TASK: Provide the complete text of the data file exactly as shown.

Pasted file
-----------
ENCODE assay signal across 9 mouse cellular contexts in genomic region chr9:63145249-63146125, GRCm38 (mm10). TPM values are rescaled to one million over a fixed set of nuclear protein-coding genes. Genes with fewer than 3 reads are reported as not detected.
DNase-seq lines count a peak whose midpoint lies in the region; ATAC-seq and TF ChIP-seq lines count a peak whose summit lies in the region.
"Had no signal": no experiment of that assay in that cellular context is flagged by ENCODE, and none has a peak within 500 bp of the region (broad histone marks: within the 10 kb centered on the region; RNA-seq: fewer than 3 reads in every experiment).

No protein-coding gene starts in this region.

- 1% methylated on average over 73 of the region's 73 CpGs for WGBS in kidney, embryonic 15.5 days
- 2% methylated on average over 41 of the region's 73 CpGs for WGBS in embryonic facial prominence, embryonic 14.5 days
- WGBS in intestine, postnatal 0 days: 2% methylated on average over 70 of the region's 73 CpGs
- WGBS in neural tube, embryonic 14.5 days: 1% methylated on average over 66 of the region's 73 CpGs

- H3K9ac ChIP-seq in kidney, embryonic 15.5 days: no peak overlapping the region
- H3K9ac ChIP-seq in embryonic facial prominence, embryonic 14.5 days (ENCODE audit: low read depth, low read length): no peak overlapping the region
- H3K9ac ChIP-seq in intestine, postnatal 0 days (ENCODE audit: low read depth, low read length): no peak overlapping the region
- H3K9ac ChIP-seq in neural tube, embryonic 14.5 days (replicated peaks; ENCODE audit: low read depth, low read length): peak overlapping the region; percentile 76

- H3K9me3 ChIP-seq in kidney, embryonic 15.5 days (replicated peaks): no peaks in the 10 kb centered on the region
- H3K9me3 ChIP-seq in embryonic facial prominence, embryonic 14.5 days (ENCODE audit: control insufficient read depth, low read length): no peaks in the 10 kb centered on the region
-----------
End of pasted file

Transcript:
ENCODE assay signal across 9 mouse cellular contexts in genomic region chr9:63145249-63146125, GRCm38 (mm10). TPM values are rescaled to one million over a fixed set of nuclear protein-coding genes. Genes with fewer than 3 reads are reported as not detected.
DNase-seq lines count a peak whose midpoint lies in the region; ATAC-seq and TF ChIP-seq lines count a peak whose summit lies in the region.
"Had no signal": no experiment of that assay in that cellular context is flagged by ENCODE, and none has a peak within 500 bp of the region (broad histone marks: within the 10 kb centered on the region; RNA-seq: fewer than 3 reads in every experiment).

No protein-coding gene starts in this region.

- 1% methylated on average over 73 of the region's 73 CpGs for WGBS in kidney, embryonic 15.5 days
- 2% methylated on average over 41 of the region's 73 CpGs for WGBS in embryonic facial prominence, embryonic 14.5 days
- WGBS in intestine, postnatal 0 days: 2% methylated on average over 70 of the region's 73 CpGs
- WGBS in neural tube, embryonic 14.5 days: 1% methylated on average over 66 of the region's 73 CpGs

- H3K9ac ChIP-seq in kidney, embryonic 15.5 days: no peak overlapping the region
- H3K9ac ChIP-seq in embryonic facial prominence, embryonic 14.5 days (ENCODE audit: low read depth, low read length): no peak overlapping the region
- H3K9ac ChIP-seq in intestine, postnatal 0 days (ENCODE audit: low read depth, low read length): no peak overlapping the region
- H3K9ac ChIP-seq in neural tube, embryonic 14.5 days (replicated peaks; ENCODE audit: low read depth, low read length): peak overlapping the region; percentile 76

- H3K9me3 ChIP-seq in kidney, embryonic 15.5 days (replicated peaks): no peaks in the 10 kb centered on the region
- H3K9me3 ChIP-seq in embryonic facial prominence, embryonic 14.5 days (ENCODE audit: control insufficient read depth, low read length): no peaks in the 10 kb centered on the region